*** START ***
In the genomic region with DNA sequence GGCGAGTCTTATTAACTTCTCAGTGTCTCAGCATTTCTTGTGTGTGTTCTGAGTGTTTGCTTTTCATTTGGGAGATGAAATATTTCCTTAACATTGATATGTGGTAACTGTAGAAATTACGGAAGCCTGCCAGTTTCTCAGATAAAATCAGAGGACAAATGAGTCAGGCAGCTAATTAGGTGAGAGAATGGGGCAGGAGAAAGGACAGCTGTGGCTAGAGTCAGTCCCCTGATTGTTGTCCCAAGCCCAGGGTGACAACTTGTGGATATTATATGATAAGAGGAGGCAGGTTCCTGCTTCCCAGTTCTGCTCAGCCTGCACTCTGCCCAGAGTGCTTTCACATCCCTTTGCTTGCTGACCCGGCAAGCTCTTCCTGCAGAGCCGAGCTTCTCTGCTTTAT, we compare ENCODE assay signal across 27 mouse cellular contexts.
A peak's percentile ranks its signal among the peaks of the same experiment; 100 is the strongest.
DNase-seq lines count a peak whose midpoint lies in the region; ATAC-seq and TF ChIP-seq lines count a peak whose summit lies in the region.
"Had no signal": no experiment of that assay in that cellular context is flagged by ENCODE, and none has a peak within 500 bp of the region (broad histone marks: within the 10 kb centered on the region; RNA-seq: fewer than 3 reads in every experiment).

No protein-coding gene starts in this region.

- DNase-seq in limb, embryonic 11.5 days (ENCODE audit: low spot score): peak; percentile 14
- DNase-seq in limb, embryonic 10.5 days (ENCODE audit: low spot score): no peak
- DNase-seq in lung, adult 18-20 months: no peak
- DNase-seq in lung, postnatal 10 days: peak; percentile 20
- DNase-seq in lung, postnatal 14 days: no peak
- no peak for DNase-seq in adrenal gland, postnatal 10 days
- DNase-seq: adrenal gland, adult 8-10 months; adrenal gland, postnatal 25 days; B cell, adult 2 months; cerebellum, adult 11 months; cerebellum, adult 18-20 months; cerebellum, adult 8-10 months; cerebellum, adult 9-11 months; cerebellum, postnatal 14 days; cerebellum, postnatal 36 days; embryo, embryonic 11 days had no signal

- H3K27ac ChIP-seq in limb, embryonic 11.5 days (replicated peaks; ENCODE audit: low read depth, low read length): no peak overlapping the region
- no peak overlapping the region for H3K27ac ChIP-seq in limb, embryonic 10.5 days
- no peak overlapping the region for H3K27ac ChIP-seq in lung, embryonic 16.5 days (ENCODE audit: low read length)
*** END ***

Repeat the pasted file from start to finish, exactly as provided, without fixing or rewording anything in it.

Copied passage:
In the genomic region with DNA sequence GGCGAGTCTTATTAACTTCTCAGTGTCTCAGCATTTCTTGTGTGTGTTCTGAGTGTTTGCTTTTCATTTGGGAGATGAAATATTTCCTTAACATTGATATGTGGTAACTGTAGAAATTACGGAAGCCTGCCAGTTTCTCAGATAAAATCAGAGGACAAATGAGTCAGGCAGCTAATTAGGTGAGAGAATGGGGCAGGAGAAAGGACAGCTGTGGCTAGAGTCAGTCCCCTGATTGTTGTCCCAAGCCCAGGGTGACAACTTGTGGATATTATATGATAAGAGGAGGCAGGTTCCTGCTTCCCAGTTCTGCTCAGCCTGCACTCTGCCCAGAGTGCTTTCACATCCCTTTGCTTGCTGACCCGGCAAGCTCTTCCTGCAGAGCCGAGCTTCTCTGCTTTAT, we compare ENCODE assay signal across 27 mouse cellular contexts.
A peak's percentile ranks its signal among the peaks of the same experiment; 100 is the strongest.
DNase-seq lines count a peak whose midpoint lies in the region; ATAC-seq and TF ChIP-seq lines count a peak whose summit lies in the region.
"Had no signal": no experiment of that assay in that cellular context is flagged by ENCODE, and none has a peak within 500 bp of the region (broad histone marks: within the 10 kb centered on the region; RNA-seq: fewer than 3 reads in every experiment).

No protein-coding gene starts in this region.

- DNase-seq in limb, embryonic 11.5 days (ENCODE audit: low spot score): peak; percentile 14
- DNase-seq in limb, embryonic 10.5 days (ENCODE audit: low spot score): no peak
- DNase-seq in lung, adult 18-20 months: no peak
- DNase-seq in lung, postnatal 10 days: peak; percentile 20
- DNase-seq in lung, postnatal 14 days: no peak
- no peak for DNase-seq in adrenal gland, postnatal 10 days
- DNase-seq: adrenal gland, adult 8-10 months; adrenal gland, postnatal 25 days; B cell, adult 2 months; cerebellum, adult 11 months; cerebellum, adult 18-20 months; cerebellum, adult 8-10 months; cerebellum, adult 9-11 months; cerebellum, postnatal 14 days; cerebellum, postnatal 36 days; embryo, embryonic 11 days had no signal

- H3K27ac ChIP-seq in limb, embryonic 11.5 days (replicated peaks; ENCODE audit: low read depth, low read length): no peak overlapping the region
- no peak overlapping the region for H3K27ac ChIP-seq in limb, embryonic 10.5 days
- no peak overlapping the region for H3K27ac ChIP-seq in lung, embryonic 16.5 days (ENCODE audit: low read length)